A new book of American regionalisms keeps Pittsburgh in the mix. | Literary Arts | Pittsburgh | Pittsburgh City Paper

A new book of American regionalisms keeps Pittsburgh in the mix. 

"What you heard in Western New York was not at all what you heard in that part of Pennsylvania."

Mim Harrison
  • Mim Harrison

Mim Harrison discovered her fascination with regional language in college: "I did my junior year abroad in England, and that was really where I started to kind of hear language -- because I couldn't understand what anybody was saying to me!"

But really, she'd already been primed. In the 1970s, Harrison moved from Olean, N.Y., to attend Allegheny College, in Meadville, Pa. "Geographically I didn't live that far away, but what you heard in Western New York was not at all what you heard in that part of Pennsylvania," she says by phone from her current home in Fort Lauderdale, Fla.

Western PA is well-represented in Harrison's new book, Wicked Good Words (Perigree Books), a lighthearted 190-page sampling of American regionalisms. So alongside givey (humid, in the South) and skookum (very good, in the Pacific Northwest), we get gumband, jag-off, neb-nose, yinz and even Kennywood's open. (No 'n' 'at, though.)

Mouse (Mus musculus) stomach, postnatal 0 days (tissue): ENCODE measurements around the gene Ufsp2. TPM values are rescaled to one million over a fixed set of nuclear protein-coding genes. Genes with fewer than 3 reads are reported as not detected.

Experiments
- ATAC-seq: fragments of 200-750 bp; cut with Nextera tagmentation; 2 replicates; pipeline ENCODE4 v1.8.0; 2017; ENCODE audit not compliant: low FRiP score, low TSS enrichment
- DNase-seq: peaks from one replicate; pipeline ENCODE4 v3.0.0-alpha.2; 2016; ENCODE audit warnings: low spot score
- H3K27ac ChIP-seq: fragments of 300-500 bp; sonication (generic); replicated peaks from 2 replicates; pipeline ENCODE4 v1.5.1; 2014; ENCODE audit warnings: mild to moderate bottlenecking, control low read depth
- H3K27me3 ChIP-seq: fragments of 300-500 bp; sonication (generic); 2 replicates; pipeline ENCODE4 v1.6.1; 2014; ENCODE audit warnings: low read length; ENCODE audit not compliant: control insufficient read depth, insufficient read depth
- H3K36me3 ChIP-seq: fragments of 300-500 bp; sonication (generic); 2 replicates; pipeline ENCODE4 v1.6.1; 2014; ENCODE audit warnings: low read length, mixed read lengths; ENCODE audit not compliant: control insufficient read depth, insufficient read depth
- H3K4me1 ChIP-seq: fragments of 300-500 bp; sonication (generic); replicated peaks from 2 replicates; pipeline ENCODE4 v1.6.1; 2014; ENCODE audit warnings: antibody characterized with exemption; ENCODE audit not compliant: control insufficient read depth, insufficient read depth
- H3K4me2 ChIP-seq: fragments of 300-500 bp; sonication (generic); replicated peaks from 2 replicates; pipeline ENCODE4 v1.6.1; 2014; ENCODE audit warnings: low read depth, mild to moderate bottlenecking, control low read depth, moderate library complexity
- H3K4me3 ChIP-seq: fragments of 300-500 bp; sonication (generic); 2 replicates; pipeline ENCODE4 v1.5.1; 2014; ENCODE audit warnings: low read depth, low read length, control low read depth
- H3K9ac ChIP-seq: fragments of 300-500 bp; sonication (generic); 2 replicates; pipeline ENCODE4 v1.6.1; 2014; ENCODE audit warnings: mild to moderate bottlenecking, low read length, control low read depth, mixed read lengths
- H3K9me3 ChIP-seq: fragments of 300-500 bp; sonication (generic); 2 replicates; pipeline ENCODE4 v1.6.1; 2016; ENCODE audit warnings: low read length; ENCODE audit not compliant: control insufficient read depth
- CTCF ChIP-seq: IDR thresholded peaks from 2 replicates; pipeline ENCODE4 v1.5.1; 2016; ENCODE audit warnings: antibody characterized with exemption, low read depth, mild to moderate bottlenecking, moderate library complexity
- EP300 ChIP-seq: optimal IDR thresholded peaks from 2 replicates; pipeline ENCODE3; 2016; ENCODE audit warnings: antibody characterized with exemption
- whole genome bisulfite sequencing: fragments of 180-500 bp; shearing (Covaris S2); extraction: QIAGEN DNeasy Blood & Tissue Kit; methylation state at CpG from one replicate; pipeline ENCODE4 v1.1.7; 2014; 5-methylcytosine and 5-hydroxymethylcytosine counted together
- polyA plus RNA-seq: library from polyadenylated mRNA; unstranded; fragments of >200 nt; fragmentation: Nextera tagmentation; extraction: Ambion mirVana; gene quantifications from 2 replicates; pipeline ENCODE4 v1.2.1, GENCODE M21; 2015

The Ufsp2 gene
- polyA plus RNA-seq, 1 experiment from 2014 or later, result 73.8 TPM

Harrison's research convinced her that regionalisms, though enervated by electronic media, retain more vigor than some scholars think. The terms aren't even all that old: half a bubble off plumb, connoting a nutty person, was coined in Portland, Ore., in 1982.

Harrison's other books include Words at Work, about the language of professions, and vocab-builder Smart Words. Wicked is organized geographically, and Harrison might raise some hackles locally by grouping Western PA with Eastern … and with New York, New Jersey and Maryland. Thus is city chicken shelved alongside New York delicacy egg cream.

"I wanted to be careful not to make this the kind of book that only people who study linguistics would be interested in," she says. "The ways that I kind of clustered places were not the ways a linguist would do it. I was trying to make it a little more user-friendly."

Also somewhat iconoclastically, she traces redd up not to Pittsburgh's typically cited Scots-Irish heritage but to the 16th-century legal term "void and redd," meaning "vacated for the next person." (Harrison cites the Oxford English Dictionary on that one.)

Harrison loves that people are proud of their regionalisms. "To me it's this wonderful badge you wear -- ‘This is where I'm from.' I think we need more of that. It's that whole idea of when it's local it's meaningful," she says. "We have all these virtual communities, but your neighbors, the people that you do business with, that all adds to a certain commonality and really can strengthen a sense of community."



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